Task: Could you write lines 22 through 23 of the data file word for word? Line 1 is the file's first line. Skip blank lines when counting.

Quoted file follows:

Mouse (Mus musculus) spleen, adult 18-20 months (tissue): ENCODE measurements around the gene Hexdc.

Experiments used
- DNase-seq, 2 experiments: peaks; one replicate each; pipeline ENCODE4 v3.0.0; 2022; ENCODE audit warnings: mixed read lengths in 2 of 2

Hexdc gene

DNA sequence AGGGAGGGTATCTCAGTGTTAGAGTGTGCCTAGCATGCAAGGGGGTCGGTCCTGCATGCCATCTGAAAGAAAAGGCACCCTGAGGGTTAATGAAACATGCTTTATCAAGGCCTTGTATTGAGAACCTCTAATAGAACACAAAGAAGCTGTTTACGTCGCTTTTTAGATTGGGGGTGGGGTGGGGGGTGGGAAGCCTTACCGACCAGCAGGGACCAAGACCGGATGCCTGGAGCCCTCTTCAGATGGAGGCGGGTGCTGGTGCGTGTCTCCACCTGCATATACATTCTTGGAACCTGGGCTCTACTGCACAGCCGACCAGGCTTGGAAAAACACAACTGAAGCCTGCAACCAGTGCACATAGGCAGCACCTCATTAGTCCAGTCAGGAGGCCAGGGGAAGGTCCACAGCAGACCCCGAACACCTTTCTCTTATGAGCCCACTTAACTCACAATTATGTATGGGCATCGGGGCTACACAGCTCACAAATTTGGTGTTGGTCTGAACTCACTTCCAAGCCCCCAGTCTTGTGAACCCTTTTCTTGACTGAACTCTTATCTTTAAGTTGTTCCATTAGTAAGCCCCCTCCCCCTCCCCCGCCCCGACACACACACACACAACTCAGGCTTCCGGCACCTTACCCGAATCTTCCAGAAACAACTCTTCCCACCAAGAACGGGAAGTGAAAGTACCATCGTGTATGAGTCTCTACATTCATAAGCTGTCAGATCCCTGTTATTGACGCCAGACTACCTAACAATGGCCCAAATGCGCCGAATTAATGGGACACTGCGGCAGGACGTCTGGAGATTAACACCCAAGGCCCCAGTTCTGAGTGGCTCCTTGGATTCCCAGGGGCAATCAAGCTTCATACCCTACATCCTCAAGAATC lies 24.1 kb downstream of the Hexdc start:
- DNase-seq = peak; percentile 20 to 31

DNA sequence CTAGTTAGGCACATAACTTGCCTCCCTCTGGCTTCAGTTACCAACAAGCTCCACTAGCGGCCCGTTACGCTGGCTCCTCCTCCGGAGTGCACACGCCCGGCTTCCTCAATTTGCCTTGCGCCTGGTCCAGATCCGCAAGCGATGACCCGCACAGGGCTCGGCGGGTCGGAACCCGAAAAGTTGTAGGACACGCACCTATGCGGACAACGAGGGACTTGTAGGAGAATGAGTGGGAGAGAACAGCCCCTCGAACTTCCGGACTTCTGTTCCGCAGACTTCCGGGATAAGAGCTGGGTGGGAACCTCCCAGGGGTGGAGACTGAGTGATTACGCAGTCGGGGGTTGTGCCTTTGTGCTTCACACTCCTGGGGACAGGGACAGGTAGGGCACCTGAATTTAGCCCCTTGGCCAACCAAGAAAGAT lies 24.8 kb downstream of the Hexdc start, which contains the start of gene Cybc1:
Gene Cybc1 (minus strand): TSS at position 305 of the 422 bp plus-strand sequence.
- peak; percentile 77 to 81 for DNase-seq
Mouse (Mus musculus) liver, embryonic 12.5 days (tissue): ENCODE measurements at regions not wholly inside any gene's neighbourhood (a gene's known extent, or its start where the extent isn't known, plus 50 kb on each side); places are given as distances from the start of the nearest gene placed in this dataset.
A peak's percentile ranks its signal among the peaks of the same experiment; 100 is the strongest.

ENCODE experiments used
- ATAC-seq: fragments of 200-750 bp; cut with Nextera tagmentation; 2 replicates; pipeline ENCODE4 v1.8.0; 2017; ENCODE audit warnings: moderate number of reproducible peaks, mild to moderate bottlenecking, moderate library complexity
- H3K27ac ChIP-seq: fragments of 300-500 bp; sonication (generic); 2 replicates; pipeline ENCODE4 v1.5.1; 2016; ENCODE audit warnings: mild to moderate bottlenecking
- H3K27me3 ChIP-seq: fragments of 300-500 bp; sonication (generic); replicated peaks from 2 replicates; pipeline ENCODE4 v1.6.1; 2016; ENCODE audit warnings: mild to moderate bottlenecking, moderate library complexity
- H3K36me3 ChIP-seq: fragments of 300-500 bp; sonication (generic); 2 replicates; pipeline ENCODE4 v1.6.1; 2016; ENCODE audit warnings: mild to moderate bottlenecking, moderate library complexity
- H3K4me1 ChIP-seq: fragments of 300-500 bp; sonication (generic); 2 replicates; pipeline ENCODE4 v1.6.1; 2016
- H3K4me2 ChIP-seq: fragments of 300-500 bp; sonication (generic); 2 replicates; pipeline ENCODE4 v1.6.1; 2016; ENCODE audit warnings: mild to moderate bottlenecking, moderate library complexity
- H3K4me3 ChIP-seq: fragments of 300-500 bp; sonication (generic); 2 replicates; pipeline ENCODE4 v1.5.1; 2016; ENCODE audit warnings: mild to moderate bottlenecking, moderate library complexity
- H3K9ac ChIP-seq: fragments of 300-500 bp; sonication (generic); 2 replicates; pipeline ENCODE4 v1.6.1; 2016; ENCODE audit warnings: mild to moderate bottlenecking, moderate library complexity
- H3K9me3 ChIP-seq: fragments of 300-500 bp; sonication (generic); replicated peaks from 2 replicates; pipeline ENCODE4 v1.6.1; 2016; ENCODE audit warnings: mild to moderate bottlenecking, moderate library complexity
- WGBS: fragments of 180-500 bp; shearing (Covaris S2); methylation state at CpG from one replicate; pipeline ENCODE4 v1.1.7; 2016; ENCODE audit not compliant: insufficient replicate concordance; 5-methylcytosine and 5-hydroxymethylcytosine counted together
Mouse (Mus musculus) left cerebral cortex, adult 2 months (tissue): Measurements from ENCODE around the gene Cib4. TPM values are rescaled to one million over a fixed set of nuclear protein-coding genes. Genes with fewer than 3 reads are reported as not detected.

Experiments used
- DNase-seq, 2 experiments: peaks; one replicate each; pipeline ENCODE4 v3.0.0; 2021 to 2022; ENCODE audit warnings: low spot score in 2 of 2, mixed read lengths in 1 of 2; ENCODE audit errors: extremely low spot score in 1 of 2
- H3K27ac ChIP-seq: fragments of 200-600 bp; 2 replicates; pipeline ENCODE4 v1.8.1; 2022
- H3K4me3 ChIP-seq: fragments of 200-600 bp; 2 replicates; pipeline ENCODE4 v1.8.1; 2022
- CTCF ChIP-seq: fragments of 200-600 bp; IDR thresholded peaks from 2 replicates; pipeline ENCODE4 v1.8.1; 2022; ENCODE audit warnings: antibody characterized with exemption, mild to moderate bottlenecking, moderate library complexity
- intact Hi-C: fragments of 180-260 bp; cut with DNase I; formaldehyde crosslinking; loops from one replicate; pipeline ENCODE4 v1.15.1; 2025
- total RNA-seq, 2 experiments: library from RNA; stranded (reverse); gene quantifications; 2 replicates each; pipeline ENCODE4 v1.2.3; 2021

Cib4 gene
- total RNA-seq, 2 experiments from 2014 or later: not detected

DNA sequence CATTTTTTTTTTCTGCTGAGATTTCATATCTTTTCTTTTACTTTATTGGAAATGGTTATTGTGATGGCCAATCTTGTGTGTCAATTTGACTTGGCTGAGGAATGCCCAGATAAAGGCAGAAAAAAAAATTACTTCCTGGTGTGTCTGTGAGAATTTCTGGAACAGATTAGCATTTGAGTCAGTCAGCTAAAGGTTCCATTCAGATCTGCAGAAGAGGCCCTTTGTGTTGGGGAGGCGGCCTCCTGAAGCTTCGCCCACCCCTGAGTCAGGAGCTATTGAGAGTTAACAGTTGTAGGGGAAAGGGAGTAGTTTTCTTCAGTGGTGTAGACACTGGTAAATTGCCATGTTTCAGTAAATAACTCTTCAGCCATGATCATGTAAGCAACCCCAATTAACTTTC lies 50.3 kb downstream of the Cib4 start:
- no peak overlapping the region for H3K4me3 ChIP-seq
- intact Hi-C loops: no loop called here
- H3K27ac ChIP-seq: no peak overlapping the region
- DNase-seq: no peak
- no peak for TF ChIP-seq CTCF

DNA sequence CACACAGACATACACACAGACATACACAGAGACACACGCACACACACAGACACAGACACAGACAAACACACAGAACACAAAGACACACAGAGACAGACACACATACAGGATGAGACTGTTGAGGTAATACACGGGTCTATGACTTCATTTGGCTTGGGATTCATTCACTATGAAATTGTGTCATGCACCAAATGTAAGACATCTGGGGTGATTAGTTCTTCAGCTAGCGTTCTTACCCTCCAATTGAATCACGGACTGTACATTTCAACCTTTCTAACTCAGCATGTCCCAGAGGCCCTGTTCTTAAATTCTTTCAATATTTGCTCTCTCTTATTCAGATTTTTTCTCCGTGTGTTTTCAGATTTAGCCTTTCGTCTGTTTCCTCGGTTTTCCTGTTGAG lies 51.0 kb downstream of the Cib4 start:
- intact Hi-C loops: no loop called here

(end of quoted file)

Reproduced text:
- WGBS: fragments of 180-500 bp; shearing (Covaris S2); methylation state at CpG from one replicate; pipeline ENCODE4 v1.1.7; 2016; ENCODE audit not compliant: insufficient replicate concordance; 5-methylcytosine and 5-hydroxymethylcytosine counted together
Mouse (Mus musculus) left cerebral cortex, adult 2 months (tissue): Measurements from ENCODE around the gene Cib4. TPM values are rescaled to one million over a fixed set of nuclear protein-coding genes. Genes with fewer than 3 reads are reported as not detected.